The real voyage of discovery is not in seeking new landscapes but in having new eyes. - Marcel Proust

Monday, September 27, 2010

Back to Basics

My paintings this weekend were focused on value studies and keeping loose. Lots of fun! But keeping loose takes more thinking than you'd expect. I must have had beginners' luck on the first one, as it's much looser than the second one.

Thursday, September 23, 2010

Thanks to "Wetoilpaint"

Maryanna, thanks for the advice on glass shops. I found one near my office ("We Fix Your Panes") that cut glass to size quickly and for a reasonable price.  I brought it home tonight, and it's a thing of beauty. It brings a tear to my eye. ;-)  It's much thicker than I expected, although that's one thing they didn't ask me on the phone when I ordered it.  I had painted my plexiglass palette gray on the back, but I think I'll hold off on that for this. It's too pretty. But I can't wait to smear paint all over it this weekend!

Tuesday, September 21, 2010

What NOT To Do With A Plexiglass Palette

Two words -- Clove Oil. I was mixing up some paint for my plein air pillboxes, and discovered the hard way that clove oil will eat right through the plexiglass finish.  Actually, I should have known that. Last spring, I put a bit of clove oil in a little bitty plastic container. One day I opened my pochade and smelled clove oil. All that was left was the lid in a pile of wonderful-smelling goo. Apparently the lid was made of stronger stuff than the bottle itself.

So that brings me to my next question -- why are glass artists' palettes in large sizes so doggone expensive? I have this great new taboret and I would love to have a large glass palette to cover the top. The local big box stores don't carry glass of any size.  Hmm. Any ideas out there?

Monday, September 20, 2010

Sunny Summer Day at Lake Lanier

Another palette knife painting. For this one, I focused on creating depth and distance between the green trees on the opposite shore, and the foreground tree. And I always need practice on painting water, especially still water.

Thursday, September 16, 2010

Same Panels, A Few Days Later

 I think my husband thinks I'm crazy to go to this much effort, when you can buy these things all ready to paint. But there is something satisfying in cutting the boards to size, sanding them, sealing them and priming them. I like extending the creative process to even the surface. I like stretching and prepping my own canvas too. It takes away from precious painting time, but it's fun too. I can ensure that they are a quality, long-lasting surface, as well as one that I like to work on.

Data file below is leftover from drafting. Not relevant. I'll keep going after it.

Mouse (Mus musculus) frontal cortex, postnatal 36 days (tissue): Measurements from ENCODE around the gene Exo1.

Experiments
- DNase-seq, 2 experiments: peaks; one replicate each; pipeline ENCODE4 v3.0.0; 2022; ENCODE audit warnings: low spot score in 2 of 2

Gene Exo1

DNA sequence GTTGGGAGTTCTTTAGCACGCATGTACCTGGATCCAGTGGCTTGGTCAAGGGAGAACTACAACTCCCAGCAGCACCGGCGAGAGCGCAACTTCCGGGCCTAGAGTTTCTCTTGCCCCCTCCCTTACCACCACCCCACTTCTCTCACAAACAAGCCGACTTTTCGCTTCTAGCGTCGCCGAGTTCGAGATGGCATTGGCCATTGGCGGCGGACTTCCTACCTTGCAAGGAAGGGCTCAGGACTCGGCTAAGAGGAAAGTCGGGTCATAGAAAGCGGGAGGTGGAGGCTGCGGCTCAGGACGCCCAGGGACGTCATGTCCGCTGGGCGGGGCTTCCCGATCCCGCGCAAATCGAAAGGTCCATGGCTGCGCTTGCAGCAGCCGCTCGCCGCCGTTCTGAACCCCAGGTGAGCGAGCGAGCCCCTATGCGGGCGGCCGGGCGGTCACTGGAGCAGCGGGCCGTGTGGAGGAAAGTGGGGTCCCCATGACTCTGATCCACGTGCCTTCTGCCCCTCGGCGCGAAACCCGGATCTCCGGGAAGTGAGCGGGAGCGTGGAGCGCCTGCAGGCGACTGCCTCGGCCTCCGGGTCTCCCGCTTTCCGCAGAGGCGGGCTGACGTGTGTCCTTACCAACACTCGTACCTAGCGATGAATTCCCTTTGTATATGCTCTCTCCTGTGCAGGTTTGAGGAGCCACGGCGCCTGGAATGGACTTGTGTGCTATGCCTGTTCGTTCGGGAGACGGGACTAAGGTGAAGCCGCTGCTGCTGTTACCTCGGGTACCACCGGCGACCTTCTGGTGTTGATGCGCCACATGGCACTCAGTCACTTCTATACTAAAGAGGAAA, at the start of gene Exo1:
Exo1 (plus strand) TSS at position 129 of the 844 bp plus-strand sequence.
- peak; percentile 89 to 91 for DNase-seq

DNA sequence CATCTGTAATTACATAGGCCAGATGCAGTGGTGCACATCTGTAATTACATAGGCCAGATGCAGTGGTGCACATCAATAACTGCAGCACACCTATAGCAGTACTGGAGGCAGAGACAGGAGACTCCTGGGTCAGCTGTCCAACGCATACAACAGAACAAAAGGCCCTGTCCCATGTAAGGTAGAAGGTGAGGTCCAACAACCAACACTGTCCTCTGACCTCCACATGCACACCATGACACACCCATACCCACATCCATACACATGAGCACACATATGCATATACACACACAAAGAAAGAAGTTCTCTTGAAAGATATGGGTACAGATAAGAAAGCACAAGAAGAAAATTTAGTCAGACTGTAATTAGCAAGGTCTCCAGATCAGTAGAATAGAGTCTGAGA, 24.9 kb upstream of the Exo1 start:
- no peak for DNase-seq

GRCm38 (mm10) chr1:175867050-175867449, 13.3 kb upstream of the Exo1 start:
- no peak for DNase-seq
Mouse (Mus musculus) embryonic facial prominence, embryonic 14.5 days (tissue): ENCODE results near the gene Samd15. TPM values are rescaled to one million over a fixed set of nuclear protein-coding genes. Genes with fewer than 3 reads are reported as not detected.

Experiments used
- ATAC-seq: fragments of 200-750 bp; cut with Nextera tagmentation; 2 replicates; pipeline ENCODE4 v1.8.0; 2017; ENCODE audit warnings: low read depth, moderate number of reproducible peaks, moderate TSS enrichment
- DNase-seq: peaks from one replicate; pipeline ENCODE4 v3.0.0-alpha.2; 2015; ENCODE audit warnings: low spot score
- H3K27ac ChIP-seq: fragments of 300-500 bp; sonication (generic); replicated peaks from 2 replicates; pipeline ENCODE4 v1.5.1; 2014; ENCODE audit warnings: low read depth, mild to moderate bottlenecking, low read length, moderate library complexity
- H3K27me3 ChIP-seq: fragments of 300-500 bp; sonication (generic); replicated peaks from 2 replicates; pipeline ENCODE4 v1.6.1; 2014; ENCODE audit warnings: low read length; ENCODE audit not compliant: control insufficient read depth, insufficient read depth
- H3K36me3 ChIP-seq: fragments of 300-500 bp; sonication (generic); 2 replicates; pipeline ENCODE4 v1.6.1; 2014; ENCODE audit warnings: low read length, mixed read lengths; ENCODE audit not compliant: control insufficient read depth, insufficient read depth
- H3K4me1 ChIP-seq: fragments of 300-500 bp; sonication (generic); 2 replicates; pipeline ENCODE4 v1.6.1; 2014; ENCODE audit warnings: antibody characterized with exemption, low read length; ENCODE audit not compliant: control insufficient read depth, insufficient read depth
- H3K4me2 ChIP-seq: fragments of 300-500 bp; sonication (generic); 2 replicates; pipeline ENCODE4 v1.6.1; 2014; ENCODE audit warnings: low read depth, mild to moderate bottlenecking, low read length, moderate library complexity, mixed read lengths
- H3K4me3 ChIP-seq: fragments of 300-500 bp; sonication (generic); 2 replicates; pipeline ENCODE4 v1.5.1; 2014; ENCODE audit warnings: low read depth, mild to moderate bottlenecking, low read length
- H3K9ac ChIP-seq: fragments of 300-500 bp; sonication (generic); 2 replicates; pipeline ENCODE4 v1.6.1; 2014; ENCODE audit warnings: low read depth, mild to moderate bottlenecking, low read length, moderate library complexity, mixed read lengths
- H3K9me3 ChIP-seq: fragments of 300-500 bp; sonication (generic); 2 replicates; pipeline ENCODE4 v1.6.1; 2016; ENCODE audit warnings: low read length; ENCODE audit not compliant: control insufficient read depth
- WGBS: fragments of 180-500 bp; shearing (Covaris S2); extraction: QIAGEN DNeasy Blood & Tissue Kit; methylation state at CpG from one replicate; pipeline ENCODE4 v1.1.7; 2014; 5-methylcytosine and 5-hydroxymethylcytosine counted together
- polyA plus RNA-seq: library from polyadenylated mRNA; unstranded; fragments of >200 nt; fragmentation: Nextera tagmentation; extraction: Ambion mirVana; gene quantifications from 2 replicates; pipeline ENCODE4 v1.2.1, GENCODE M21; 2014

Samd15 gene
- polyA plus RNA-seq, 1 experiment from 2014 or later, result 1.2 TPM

Besides, the gesso is just so good at trapping dog hair. I get a kick out of thinking of all the places my dogs' hairs have traveled, embedded in paintings. I wonder if some conservator sometime in the future will find one, run a DNA analysis, and say "Oh yes, this was the beginning of her Golden Retriever period, probably the large red Golden named Beck. We can date this directly to 2010."  Ha!

Monday, September 13, 2010

Boarded Up and Ready to Paint

After a very busy adoption day yesterday (I still have Golden Retriever hair in my eyelashes, but I'm not complaining), I spent the afternoon cutting up some hardboard.  I got a couple of 11x14s, a 9x12, some 6x8s, some 8x10s, and a pile of 6x6s. This week's project will be to seal them with Golden GAC 100 on all sides, then add multiple layers of gesso. On the final layer, I add some Liquitex clear gesso to the mix, to add a bit of sanded surface.  Call me crazy, but even this part of painting is fun!

Thursday, September 9, 2010

A Plethora of Paintings

How often do you get to use a word like "plethora"? Not often enough!

Yes, I have been missing in action, but I do have a few paintings to share, some good, some laughable. But I promised to share even the stinkers. Better get the incense.

First up, a reposting of my earlier abstract. It's a better photo, and I think it shows the colors more clearly. I did enjoy painting this, and plan some more in the future.


Then, I went almost a week without painting (the horrors!), and felt rusty, so I dug out the knives and green paint, still thinking about edges and painting loosely:
It looks a bit like a stalk of broccoli with a brown trunk, but I do like the loose feel.

This next one, however ... plug your nose!
I wanted to paint a colorful dog. I do think I was successful at that!  But wow, he's spooky. And I had to add blues to the background to tone down the whole "burning in hell" look. As I said, I promised to share even the stinky ones.

I spent Labor Day with a choo-choo. Luckily, we live close to a railway museum, where we love to go take photos. I've wanted to paint the Southern Crescent engine for some time. It's pretty famous in this area, and last ran as an independent in the late 70's. For those few who are really interested in learning more:  http://www.american-rails.com/crescent.html


Now that I have it posted, I see a few perspective issues (why do they show up best after posting?!), and the train looks a bit wobbly. Fixing that might be on this weekend's painting agenda.

Thanks for sticking around.